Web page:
Vassall, John (DNB00)
VASSALL, JOHN (d. 1625), colonial pioneer, who describes himself in his will as ‘mariner,’ was of French extraction. He was sent to England by his father, John Vassall, during the religious troubles in France from his home in Normandy. Vassall seems to have been recognised as an authority in questions of navigation, as we find him recommended to be examined by the judge of the admiralty as to ‘the skill of the pilot’ in a suit respecting the wreck of a vessel on the Goodwin sands in 1577. In 1588 Vassall fitted out and commanded a vessel of 140 tons to serve against the Spanish armada. In Harleian MS. 168, f. 177, his vessel is called the Samuell, while in the state papers in the record office (Eliz. vol. 215, f. 76) it appears as the Solomon.
Vassall was a member of the Virginia Company of London, and his name is inserted in its second charter of 23 May 1609 as ‘John Vassall, gentleman.’ In the following year he subscribed 25l. towards the adventure. From 1589 to 1602 he was apparently residing at ‘Ratcliffe hamlet,’ in the parish of Stepney, but about the latter year seems to have left the parish and gone to live at Cockseyhurst, Eastwood, Essex, where he had property. He died, however, at Stepney of the plague in 1625, and was buried in the parish church on 13 Sept. At Eastwood Vassall became acquainted with Samuel Purchas [q. v.], who mentions him in his ‘Pilgrimage’ (edit. 1617, p. 705) as ‘a friend and neighbour of mine.’
Vassall married, first, at St. Dunstan's, Stepney, on 25 Sept. 1569, Anne Howes, by whom he had no issue; and, secondly, on 4 Sept. 1580, also at St. Dunstan's, Anna Russell (d. 1593) of Ratcliffe, by whom he had, besides other children, Samuel [q. v.] and William (see below). Vassall married, thirdly, on 27 March 1594, Judith (d. 1639), daughter of Stephen Borough of Stepney and Chatham, brother of William Borough [q. v.], and widow of Thomas Scott of Colchester and London, by whom he had two sons and four daughters.
William Vassall (1592–1655), fourth son of John by his second wife, was born at Stepney in 1592. He was named in the first charter of the Massachusetts Company of March 1629, and sailed for the colony in July of the following year. Not being able to agree with his colleagues, he returned to England after a stay of only a few months. He again went to America in June 1635, and, after a short stay at Roxbury, removed to Scituate in Plymouth colony, where, on 28 Nov. 1636, he joined the church of John Lothrop. Already in 1637, when Scituate was petitioning for more land, Vassall had managed to quarrel with his surroundings, and a new tract of land was granted to the place on the condition that a township was founded and that the differences with Vassall were composed. In 1638 he took the oath of fidelity. Though a public-spirited man, his usefulness was much restricted by his inability to agree with those around him. He became one of the richest settlers in Plymouth colony. In 1646, with a few others as discontented as himself, he sailed for England to make his grievances known. Some account of the alleged grievances is given in a pamphlet entitled ‘New England's Jonas cast up in London’ (London, 1647), with the name of John Child on the title-page, but it was probably the work of Vassall. It was answered in the same year by Edward Winslow in ‘New England's Salamander Discovered,’ in which the author's opinion of Vassall is openly expressed.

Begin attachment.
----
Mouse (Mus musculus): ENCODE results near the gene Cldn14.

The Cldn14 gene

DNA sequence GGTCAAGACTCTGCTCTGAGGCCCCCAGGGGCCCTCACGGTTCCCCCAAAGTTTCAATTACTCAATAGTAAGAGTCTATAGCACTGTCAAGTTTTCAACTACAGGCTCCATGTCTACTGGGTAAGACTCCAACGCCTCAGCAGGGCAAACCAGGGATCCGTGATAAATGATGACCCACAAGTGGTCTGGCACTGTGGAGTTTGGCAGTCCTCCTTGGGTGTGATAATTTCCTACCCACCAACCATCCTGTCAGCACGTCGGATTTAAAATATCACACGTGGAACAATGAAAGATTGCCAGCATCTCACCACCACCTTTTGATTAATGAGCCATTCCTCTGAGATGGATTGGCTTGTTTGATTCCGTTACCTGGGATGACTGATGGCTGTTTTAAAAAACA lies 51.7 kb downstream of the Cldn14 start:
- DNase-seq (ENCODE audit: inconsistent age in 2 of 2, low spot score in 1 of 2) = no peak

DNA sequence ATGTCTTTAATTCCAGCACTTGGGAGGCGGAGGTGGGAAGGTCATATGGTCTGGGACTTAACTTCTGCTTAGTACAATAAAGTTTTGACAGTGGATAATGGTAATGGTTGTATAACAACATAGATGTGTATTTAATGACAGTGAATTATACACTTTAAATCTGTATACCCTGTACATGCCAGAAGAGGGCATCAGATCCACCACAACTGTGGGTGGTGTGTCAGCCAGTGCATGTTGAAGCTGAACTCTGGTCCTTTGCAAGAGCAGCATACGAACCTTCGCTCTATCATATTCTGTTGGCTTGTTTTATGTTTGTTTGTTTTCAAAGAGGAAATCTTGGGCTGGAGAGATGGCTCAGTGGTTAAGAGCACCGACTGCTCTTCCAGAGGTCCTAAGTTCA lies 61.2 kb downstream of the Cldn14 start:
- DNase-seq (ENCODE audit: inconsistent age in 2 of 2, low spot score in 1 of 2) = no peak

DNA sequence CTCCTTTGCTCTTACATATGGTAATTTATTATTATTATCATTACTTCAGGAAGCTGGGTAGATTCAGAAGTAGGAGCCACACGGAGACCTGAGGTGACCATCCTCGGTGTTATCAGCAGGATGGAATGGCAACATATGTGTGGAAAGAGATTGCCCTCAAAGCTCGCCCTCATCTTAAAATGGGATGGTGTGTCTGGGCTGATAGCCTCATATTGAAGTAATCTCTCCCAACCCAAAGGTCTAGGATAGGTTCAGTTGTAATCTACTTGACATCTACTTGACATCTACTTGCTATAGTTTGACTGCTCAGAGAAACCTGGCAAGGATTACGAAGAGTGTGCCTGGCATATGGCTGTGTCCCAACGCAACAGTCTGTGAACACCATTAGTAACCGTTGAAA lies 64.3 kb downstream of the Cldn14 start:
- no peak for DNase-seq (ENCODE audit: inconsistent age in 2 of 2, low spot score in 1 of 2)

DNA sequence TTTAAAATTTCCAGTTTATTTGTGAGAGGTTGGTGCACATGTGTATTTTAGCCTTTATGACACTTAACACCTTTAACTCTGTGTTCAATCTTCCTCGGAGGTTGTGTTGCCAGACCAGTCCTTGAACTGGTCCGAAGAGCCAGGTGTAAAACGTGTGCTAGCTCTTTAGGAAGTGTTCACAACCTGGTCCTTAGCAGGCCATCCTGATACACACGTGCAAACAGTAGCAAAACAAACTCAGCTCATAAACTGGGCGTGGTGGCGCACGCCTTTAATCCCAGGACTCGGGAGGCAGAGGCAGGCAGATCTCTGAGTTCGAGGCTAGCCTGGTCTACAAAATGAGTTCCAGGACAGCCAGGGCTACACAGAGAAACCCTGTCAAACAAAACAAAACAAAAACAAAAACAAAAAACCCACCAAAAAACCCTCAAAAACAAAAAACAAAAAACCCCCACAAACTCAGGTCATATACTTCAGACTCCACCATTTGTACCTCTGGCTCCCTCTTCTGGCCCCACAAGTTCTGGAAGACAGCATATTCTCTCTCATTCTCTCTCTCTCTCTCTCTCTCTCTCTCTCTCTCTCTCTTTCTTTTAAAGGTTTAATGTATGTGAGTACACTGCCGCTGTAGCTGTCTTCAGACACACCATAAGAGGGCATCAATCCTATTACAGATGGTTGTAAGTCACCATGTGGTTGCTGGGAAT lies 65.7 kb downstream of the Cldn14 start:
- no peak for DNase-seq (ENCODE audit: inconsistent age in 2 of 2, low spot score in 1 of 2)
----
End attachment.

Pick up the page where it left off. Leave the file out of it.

In 1650 Vassall removed to Barbados, where he died in 1655, possessed of much property.
A descendant, Spencer Thomas Vassall (1764–1807), after serving at Gibraltar (1782) and in Flanders during the French revolutionary wars, and being nearly executed as a spy, purchased in 1801 the lieutenant-colonelcy of the 38th regiment, called under his command the ‘crack regiment of Ireland.’ He took part in the capture of the Cape of Good Hope, and was appointed governor of the town. He died of wounds received during the capture of Monte Video on 3 Feb. 1807. His remains were removed to St. Paul's, Bristol, where a monument, designed by Flaxman, with verses by Mrs. Opie, was erected to his memory (cf. Halford, Poems, 1811, p. 111; Budworth, Ramble to the Lakes, 1810, p. 353).[Unpublished pedigree by the late Rev. W. Vassall; Visitation of London, 1633 (Harl. Soc. Publ.), xvii. 308; Murdin's State Papers in the Reign of Elizabeth, p. 617; Brown's Genesis of the United States, pp. 208, 223, 1036; Force's Tracts, iii. 36; Hill and Frere's Memorials of Stepney Parish, passim; Newcourt's Repertorium, i. 505, ii. 483; Chester's Marriage Licences (Foster); Brigg's Reg. Book of the Parish of St. Nicholas Acons, pp. 66, 67; P.C.C. 99 Clark; Hutchinson's Hist. of Massachusetts Bay, i. 10–14, 17; Massachusetts Hist. Soc. Collections, 2nd ser. iv. 240, 244, v. 121, 499–500, 517; Savage's Genealogical Dict. of First Settlers in New England, iv. 367; Anonymous Memoir of Lieut.-col. Vassall, passim; Gent. Mag. 1807, pp. 363, 481.]